You hear people talking about High Intensity Interval Training (HIIT) all the time, but what exactly is it and why is it supposed to be so good for your fitness levels?

HIIT is the process of alternating between intense periods of anaerobic exercise and recovery periods of exercise. Anaerobic exercise – like sprinting – is exercise of an intensity high enough to begin lactic acid fermentation in muscles, which promotes strength, speed and explosive power.

Alternating between short periods of anaerobic exercise and periods of aerobic exercise results in a highly efficient workout. For best results, the periods of high intensity should be performed at almost maximum effort, and the slower periods at around 50% effort.

Why do HIIT?

HIIT is great for muscle development, but not in the sense of strength or muscles you would use for weight training. It gets you fitter much faster. According to a study published in the Journal of Physiology, HIIT delivers all the benefits of a steady state of cardio in a fraction of the time because of the way it works your muscles.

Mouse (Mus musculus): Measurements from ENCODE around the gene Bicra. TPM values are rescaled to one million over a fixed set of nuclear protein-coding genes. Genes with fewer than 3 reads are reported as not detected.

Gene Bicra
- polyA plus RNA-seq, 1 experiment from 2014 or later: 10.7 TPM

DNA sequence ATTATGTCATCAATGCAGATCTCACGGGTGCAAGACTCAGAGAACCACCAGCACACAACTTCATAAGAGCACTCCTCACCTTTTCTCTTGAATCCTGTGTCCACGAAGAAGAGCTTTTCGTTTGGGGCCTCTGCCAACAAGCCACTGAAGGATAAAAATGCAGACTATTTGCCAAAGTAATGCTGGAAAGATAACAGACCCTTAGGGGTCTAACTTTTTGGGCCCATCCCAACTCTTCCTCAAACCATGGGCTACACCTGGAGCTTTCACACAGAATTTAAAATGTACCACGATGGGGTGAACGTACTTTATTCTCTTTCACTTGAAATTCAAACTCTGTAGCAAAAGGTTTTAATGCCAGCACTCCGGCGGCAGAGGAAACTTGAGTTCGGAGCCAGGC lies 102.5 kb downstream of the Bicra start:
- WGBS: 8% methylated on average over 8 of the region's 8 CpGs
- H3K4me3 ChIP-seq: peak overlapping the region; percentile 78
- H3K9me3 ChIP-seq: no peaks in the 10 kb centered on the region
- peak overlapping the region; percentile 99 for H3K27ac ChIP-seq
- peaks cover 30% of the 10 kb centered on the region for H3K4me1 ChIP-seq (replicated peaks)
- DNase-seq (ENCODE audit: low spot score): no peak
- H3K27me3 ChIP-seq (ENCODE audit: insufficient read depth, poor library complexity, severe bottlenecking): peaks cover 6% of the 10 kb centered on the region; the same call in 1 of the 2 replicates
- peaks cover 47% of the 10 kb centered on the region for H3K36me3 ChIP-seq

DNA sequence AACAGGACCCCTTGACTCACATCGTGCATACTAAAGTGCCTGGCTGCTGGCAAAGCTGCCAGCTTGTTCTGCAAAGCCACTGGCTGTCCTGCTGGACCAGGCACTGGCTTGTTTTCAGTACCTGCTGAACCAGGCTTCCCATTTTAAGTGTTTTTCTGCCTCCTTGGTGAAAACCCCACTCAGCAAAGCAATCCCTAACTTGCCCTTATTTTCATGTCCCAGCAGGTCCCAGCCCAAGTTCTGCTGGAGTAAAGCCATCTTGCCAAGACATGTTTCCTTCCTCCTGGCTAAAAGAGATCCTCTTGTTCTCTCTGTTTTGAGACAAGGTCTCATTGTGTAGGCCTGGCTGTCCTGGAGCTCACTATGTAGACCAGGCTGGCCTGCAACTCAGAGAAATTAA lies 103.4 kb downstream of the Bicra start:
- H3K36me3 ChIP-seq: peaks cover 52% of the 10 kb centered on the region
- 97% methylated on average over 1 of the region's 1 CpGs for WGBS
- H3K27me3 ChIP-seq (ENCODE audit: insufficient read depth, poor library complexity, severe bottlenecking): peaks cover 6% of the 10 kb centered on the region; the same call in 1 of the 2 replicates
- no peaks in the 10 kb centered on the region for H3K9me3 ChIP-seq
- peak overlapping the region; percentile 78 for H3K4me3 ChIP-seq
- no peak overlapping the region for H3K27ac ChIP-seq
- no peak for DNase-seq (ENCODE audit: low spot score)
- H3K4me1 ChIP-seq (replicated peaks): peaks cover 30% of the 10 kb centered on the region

Studies carried out by the Motreal Heart Institute have shown that participants doing two HIIT workout sessions a week boosted their brain oxygenation within four months. Not only good for your body, HIIT is great for your mind too.

Adults who are in good health and exercise already should try HIIT to see how it increases their fitness. A good level of fitness is best for those starting out with HIIT, so complete beginners or those who haven’t been to the gym for a while might struggle.

HIIT is intense, so it is recommended that you do no more than three sessions a week to avoid injury or unnecessary stress on your joints. More isn’t always better when it comes to HIIT.

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